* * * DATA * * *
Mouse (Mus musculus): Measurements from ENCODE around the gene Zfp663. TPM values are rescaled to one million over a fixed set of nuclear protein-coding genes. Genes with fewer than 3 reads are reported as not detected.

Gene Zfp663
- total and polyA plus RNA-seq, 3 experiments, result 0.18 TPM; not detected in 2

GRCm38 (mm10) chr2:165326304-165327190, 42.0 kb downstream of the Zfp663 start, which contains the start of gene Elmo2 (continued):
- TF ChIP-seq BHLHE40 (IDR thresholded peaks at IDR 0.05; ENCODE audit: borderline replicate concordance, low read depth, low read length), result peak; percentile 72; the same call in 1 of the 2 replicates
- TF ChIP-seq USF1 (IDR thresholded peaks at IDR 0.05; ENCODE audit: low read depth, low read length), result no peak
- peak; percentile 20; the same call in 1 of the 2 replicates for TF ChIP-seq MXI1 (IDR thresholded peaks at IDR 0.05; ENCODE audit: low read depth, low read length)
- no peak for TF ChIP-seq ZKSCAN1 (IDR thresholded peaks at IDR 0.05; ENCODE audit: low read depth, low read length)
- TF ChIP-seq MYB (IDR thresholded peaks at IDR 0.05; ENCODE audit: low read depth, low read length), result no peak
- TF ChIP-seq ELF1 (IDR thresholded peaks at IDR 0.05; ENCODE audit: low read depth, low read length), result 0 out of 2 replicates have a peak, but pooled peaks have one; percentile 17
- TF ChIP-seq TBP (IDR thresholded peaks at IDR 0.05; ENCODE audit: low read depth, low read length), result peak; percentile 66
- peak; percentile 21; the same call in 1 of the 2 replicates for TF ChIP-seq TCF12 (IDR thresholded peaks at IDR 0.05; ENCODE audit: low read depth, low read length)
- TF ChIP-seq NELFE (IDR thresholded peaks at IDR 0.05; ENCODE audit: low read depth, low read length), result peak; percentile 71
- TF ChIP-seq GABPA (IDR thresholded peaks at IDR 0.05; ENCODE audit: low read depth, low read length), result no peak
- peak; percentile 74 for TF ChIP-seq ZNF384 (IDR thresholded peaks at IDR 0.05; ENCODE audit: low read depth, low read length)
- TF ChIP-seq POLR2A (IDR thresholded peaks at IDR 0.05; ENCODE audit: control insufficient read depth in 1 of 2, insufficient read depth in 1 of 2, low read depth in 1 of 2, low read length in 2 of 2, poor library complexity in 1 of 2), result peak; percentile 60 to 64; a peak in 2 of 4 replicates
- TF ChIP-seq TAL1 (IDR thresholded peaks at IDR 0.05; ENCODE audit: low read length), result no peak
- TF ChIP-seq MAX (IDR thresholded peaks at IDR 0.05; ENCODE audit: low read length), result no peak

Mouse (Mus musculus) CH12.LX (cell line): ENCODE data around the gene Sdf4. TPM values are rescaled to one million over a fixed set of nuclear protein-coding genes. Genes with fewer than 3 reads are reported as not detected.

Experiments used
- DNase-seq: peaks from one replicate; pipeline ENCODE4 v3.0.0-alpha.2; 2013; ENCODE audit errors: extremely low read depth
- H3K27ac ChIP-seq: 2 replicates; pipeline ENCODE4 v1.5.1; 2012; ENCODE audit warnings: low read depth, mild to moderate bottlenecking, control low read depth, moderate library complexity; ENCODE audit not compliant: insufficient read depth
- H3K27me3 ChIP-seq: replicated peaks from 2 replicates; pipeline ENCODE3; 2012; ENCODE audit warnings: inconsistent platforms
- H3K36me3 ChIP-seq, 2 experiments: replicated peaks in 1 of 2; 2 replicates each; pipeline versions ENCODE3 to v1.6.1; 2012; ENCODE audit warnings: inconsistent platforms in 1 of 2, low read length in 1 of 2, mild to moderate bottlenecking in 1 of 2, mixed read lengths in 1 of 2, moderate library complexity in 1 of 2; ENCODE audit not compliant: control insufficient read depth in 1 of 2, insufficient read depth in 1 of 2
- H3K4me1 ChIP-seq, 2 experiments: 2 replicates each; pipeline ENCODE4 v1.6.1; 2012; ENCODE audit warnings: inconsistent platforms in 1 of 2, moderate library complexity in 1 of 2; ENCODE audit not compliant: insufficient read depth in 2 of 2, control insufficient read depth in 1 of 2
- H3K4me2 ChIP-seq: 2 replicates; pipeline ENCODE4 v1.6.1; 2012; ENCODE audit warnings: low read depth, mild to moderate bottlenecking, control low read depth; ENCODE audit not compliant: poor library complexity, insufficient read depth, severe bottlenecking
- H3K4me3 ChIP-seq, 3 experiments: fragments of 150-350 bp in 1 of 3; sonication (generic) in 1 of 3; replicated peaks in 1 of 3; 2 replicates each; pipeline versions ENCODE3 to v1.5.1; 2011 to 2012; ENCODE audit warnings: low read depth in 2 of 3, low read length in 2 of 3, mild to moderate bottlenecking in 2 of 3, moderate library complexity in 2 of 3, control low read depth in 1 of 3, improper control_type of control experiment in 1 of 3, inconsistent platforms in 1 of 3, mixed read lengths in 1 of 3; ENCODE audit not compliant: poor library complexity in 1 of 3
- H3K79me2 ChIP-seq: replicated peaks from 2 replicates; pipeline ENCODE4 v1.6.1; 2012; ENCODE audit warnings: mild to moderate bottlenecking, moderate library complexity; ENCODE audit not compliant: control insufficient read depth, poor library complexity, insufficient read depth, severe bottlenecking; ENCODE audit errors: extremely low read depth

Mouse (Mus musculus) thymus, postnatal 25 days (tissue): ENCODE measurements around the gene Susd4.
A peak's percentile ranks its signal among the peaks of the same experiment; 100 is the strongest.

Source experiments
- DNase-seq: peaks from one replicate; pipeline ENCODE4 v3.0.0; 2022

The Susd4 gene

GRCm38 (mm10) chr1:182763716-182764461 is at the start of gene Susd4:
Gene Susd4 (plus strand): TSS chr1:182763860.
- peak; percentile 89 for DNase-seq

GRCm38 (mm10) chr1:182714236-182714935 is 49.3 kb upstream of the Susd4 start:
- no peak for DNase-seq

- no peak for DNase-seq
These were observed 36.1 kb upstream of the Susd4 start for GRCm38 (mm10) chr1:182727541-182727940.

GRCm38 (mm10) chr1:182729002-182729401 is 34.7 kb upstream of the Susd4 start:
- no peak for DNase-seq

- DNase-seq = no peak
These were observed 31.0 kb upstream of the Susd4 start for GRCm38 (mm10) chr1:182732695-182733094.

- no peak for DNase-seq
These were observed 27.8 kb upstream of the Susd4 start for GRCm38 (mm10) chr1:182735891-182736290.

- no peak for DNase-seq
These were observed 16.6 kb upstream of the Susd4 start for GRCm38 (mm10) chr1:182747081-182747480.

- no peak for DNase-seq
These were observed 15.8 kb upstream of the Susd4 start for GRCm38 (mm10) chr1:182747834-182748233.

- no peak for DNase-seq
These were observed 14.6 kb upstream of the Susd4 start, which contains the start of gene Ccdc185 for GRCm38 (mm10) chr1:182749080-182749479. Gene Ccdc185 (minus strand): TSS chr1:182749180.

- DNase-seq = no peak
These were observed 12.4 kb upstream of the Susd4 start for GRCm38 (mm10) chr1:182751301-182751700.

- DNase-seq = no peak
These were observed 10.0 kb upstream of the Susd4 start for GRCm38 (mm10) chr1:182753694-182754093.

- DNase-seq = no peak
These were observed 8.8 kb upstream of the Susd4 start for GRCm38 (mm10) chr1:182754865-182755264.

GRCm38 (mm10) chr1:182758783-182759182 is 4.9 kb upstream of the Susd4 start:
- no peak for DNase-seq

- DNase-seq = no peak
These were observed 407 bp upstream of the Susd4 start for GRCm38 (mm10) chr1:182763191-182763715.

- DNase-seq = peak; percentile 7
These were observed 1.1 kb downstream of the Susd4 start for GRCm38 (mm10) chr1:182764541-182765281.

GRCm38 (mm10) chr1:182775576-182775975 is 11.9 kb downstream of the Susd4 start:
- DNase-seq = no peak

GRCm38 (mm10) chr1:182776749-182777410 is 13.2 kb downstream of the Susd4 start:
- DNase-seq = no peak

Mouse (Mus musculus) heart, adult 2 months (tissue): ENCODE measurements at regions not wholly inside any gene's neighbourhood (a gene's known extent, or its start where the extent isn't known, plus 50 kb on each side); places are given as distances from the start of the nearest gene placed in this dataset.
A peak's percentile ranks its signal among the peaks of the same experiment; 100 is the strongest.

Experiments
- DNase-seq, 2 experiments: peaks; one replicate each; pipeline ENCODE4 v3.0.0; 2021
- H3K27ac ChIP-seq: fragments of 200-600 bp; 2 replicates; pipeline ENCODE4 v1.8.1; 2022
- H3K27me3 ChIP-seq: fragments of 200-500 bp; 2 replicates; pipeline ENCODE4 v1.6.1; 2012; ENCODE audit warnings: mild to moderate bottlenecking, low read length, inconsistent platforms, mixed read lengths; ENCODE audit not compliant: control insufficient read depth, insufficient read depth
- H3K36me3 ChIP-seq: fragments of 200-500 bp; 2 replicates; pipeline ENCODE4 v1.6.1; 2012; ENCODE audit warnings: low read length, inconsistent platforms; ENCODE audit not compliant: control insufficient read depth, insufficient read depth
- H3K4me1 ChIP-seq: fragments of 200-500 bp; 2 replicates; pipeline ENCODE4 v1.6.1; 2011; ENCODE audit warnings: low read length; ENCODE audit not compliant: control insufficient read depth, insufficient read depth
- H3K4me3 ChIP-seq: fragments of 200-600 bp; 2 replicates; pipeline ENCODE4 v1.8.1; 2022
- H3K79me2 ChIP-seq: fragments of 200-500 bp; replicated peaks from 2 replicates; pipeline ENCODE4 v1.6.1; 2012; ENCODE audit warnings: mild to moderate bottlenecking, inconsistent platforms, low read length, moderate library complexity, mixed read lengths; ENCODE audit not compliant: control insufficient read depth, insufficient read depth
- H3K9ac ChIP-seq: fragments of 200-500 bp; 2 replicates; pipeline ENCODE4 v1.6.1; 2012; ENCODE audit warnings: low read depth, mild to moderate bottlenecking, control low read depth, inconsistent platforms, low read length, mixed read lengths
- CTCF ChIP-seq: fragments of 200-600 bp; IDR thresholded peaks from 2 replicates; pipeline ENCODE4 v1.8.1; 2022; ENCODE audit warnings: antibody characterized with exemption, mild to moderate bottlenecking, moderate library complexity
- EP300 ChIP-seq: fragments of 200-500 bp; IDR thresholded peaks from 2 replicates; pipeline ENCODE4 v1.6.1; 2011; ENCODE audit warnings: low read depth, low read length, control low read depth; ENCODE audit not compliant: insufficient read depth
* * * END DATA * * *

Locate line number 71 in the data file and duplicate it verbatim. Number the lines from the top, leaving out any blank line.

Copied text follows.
Experiments